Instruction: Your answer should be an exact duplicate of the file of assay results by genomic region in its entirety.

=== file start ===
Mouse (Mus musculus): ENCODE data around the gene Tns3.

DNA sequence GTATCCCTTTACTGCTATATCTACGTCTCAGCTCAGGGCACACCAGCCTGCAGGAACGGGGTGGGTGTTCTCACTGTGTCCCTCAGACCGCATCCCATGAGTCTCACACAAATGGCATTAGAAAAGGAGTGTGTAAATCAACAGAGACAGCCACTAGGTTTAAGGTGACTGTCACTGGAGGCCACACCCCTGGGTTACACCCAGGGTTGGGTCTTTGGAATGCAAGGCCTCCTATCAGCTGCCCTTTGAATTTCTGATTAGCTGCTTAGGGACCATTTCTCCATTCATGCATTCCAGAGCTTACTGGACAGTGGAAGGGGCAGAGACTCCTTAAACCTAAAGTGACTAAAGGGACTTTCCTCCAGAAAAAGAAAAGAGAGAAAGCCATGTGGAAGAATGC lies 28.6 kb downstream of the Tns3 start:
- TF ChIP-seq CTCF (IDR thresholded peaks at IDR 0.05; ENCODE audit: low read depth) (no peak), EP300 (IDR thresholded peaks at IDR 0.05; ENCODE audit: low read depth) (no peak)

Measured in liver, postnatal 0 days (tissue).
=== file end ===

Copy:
Mouse (Mus musculus): ENCODE data around the gene Tns3.

DNA sequence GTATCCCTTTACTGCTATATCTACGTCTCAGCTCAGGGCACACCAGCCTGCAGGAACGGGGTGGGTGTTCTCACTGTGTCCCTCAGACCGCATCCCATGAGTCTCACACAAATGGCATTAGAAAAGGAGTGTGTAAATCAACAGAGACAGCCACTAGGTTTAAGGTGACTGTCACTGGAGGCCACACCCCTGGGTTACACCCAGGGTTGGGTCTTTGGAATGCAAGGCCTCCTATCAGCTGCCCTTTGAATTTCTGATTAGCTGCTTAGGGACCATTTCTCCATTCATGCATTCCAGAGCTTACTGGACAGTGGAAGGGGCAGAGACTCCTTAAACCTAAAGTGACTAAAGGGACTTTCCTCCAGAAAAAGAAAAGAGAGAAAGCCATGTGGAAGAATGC lies 28.6 kb downstream of the Tns3 start:
- TF ChIP-seq CTCF (IDR thresholded peaks at IDR 0.05; ENCODE audit: low read depth) (no peak), EP300 (IDR thresholded peaks at IDR 0.05; ENCODE audit: low read depth) (no peak)

Measured in liver, postnatal 0 days (tissue).